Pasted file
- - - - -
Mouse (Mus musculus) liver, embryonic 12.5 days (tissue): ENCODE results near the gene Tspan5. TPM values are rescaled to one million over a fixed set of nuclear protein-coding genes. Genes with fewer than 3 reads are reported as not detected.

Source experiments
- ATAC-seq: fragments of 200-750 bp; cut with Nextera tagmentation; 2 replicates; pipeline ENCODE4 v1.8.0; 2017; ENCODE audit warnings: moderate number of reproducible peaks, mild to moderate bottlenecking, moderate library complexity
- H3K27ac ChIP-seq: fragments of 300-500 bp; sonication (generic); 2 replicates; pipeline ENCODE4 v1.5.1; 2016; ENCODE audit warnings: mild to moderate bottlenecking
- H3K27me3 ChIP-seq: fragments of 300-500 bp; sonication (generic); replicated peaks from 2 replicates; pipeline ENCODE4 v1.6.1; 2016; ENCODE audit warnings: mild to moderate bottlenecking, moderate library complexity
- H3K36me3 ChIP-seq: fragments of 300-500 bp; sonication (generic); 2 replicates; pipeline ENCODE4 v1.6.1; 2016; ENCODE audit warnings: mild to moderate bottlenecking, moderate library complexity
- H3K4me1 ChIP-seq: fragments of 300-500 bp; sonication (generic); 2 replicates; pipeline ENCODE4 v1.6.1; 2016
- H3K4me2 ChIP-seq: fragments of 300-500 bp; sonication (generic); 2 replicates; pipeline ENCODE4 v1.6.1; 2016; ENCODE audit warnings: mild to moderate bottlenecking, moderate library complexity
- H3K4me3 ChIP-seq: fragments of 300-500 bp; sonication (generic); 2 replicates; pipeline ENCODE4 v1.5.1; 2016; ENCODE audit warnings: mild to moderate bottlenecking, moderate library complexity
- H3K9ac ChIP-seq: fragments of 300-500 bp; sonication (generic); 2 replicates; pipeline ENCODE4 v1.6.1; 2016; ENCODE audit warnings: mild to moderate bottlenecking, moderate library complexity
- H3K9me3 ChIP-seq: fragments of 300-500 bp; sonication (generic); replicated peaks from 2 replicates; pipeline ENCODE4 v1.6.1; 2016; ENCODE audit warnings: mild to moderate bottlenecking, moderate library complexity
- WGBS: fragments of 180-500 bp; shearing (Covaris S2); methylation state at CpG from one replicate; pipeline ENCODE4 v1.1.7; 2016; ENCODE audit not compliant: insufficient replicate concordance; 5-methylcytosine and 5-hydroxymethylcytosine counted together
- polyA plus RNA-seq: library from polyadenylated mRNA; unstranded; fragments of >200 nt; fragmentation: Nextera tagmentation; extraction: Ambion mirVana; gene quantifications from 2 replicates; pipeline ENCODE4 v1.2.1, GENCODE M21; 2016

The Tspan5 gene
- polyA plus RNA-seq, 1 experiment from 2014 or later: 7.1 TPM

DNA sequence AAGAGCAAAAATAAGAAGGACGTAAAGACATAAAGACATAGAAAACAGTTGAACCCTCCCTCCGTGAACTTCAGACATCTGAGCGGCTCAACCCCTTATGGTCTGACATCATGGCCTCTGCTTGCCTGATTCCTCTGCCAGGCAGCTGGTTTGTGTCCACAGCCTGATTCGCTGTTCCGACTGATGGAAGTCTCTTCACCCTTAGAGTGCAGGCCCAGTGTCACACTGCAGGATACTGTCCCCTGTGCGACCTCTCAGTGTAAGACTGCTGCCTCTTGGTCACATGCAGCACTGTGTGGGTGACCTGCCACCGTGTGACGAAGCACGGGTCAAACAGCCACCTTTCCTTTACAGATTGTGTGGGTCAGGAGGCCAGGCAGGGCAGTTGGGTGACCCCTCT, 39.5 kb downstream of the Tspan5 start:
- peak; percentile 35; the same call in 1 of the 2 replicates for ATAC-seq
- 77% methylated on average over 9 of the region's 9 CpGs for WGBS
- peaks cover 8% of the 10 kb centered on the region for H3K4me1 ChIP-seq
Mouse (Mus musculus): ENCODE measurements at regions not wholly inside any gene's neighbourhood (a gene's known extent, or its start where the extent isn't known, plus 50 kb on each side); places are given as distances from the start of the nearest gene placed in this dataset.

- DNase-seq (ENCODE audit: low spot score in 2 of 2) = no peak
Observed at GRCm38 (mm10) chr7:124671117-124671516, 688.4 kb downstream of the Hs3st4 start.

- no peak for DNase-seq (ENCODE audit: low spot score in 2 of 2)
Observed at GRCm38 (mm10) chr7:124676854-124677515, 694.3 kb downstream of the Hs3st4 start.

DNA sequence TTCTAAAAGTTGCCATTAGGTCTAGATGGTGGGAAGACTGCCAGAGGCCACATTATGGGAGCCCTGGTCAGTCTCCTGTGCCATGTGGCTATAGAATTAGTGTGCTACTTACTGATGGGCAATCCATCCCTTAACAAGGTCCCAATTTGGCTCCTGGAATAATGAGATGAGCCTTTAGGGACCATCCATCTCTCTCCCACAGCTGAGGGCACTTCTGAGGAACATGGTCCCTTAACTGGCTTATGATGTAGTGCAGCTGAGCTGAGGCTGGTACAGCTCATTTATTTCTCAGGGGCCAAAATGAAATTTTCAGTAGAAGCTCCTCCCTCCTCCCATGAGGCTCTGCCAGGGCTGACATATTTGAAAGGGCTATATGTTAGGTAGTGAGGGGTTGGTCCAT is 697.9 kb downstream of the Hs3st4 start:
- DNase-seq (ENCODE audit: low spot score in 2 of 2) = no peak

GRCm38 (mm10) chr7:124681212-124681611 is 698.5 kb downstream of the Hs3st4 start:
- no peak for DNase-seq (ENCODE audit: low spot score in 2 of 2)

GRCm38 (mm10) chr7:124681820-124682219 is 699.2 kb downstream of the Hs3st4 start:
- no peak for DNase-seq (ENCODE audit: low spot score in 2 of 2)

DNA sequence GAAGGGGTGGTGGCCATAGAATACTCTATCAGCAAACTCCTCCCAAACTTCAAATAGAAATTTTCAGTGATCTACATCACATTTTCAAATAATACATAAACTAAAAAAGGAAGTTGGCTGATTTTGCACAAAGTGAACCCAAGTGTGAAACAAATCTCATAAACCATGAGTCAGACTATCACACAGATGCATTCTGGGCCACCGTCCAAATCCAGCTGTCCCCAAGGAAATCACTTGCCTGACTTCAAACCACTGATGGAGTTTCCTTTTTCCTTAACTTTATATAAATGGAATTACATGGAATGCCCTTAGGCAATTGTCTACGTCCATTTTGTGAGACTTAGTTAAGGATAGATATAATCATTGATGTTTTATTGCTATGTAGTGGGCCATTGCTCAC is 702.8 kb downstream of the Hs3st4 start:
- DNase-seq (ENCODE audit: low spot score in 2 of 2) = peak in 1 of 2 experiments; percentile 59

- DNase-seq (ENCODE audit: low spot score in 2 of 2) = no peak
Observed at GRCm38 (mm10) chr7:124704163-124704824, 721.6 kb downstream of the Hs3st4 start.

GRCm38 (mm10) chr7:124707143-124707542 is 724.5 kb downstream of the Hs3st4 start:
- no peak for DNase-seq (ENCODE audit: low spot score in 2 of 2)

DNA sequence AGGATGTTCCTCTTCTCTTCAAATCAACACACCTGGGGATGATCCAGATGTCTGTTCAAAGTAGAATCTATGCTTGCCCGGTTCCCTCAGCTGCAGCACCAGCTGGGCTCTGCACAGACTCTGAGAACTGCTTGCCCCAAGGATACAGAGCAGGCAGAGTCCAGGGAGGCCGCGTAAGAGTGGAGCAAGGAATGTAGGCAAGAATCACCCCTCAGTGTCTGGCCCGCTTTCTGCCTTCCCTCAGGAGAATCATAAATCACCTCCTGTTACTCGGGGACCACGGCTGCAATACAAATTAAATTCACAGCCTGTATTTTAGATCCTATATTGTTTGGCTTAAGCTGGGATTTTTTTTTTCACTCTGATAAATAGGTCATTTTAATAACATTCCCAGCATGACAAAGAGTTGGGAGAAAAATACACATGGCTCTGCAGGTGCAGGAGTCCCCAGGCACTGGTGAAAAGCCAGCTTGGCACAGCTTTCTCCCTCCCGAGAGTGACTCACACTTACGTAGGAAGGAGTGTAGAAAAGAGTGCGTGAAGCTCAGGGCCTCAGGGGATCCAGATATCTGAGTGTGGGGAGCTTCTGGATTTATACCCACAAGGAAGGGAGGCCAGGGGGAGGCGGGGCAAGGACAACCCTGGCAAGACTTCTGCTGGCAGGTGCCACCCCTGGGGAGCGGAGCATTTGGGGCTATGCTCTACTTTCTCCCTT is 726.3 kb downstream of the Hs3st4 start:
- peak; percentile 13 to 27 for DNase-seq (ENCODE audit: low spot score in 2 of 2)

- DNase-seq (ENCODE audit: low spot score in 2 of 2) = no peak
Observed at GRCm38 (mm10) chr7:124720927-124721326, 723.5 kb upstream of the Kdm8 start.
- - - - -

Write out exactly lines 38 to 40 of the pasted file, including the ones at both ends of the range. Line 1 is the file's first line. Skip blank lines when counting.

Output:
- peak; percentile 13 to 27 for DNase-seq (ENCODE audit: low spot score in 2 of 2)

- DNase-seq (ENCODE audit: low spot score in 2 of 2) = no peak
Observed at GRCm38 (mm10) chr7:124720927-124721326, 723.5 kb upstream of the Kdm8 start.